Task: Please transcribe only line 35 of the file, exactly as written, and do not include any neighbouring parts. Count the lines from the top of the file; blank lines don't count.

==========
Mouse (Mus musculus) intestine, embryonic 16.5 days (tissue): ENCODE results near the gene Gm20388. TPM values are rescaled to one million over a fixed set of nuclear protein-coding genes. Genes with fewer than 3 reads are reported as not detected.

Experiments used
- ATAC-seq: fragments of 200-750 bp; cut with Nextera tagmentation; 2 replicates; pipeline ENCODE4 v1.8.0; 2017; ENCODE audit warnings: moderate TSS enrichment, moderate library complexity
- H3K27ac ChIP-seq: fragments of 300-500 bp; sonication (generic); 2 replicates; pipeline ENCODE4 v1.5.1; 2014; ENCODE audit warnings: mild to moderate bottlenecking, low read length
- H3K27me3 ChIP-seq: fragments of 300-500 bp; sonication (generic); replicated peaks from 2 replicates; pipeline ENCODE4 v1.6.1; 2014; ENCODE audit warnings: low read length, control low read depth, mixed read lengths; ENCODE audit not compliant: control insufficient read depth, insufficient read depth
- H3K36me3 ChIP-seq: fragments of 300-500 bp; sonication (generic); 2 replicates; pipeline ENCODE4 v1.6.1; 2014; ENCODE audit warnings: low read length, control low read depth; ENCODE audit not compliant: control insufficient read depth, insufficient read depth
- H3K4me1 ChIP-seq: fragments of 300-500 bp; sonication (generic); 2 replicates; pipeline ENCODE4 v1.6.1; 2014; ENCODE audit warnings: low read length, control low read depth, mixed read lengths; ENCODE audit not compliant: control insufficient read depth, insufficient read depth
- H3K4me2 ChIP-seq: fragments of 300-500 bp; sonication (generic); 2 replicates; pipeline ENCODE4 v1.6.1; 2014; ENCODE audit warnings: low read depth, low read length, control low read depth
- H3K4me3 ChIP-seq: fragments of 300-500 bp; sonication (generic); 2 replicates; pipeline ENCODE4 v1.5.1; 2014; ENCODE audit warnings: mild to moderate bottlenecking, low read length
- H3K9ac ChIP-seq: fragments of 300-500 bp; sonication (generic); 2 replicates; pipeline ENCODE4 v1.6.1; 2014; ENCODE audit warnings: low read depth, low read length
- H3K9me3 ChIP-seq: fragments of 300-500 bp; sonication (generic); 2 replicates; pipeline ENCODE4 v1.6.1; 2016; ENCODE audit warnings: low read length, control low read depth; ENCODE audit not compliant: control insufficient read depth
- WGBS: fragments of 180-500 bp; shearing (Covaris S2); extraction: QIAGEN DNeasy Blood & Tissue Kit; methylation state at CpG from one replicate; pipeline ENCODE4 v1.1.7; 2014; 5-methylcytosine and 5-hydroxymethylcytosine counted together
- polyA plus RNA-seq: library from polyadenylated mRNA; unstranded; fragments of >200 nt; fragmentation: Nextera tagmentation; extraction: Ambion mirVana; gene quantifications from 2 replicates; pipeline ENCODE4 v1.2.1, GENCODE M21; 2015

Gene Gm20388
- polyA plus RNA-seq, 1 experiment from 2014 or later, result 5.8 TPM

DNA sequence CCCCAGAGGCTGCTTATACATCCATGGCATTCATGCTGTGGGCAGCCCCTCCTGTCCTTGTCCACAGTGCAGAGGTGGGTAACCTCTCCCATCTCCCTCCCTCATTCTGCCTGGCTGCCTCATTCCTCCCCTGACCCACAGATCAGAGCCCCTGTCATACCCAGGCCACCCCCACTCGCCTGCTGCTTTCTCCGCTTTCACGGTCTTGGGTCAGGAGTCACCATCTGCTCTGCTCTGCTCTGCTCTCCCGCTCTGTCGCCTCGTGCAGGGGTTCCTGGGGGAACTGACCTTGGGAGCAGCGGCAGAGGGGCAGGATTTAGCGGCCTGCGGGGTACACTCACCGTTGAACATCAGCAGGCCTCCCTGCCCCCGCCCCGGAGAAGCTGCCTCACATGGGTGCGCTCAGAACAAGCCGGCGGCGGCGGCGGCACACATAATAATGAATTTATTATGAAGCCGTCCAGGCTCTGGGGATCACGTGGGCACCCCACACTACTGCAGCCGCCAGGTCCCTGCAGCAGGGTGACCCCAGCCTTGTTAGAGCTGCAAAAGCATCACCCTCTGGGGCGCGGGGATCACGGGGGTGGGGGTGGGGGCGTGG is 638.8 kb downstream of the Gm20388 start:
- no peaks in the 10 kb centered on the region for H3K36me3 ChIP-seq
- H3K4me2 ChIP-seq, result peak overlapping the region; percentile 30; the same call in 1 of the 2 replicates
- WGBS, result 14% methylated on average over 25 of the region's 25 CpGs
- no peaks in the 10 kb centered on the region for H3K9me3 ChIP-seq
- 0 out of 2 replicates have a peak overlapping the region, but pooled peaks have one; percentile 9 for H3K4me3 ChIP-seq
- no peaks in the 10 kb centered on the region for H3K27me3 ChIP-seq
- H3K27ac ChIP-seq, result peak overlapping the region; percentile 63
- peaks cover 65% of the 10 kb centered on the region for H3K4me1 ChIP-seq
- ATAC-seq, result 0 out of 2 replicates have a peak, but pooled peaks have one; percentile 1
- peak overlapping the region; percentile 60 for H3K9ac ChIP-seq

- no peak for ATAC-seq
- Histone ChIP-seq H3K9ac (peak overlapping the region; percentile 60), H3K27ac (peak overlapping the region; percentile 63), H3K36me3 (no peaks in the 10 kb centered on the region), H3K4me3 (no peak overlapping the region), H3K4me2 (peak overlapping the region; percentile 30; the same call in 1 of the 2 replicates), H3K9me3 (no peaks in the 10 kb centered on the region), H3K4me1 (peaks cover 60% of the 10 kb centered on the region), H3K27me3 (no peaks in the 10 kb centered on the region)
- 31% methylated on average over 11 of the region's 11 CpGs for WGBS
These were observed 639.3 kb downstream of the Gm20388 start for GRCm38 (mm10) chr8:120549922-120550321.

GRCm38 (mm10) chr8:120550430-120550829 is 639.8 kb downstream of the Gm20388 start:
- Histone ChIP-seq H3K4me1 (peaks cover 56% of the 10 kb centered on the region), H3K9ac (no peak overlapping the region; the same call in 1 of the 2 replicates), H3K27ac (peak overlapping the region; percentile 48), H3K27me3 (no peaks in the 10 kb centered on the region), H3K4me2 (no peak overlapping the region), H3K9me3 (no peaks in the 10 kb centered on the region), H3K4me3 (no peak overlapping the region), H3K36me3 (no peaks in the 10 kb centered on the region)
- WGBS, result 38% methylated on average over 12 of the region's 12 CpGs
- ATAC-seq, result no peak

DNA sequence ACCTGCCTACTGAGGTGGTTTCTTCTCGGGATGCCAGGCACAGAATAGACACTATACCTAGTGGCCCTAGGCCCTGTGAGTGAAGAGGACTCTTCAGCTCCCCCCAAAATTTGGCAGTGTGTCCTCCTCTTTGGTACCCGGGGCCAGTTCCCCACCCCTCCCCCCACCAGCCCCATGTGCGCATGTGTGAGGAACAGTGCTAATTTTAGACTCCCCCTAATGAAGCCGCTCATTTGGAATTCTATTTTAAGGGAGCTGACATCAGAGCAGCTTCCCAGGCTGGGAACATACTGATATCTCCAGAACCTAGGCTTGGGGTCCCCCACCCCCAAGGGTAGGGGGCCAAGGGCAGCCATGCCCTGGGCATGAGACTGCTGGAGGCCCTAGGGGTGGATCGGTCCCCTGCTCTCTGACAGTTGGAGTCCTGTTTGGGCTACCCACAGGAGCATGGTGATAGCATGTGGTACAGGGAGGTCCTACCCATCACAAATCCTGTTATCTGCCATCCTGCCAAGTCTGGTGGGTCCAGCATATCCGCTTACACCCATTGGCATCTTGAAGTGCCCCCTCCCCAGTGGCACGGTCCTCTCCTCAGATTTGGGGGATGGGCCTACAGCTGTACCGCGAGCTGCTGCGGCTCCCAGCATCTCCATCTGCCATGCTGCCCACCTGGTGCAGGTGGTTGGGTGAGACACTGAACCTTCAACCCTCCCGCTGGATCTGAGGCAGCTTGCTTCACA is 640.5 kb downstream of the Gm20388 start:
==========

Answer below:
DNA sequence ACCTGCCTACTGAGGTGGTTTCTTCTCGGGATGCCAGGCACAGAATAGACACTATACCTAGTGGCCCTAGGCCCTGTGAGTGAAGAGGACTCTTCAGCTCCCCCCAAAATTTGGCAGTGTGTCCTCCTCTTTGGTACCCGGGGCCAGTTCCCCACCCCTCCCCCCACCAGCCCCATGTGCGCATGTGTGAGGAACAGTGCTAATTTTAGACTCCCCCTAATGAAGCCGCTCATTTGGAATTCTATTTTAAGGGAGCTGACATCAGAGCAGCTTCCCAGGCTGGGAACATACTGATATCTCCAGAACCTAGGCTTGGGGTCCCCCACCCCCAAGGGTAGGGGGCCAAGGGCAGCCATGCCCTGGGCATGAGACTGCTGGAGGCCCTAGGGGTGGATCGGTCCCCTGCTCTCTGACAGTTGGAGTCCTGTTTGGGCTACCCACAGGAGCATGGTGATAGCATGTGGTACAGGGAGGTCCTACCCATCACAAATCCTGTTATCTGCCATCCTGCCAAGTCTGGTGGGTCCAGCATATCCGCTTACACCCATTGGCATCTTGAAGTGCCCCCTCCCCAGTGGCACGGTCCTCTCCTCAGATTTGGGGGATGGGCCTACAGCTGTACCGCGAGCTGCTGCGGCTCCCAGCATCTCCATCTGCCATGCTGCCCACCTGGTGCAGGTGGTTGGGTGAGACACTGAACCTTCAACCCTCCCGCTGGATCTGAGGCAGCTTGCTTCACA is 640.5 kb downstream of the Gm20388 start: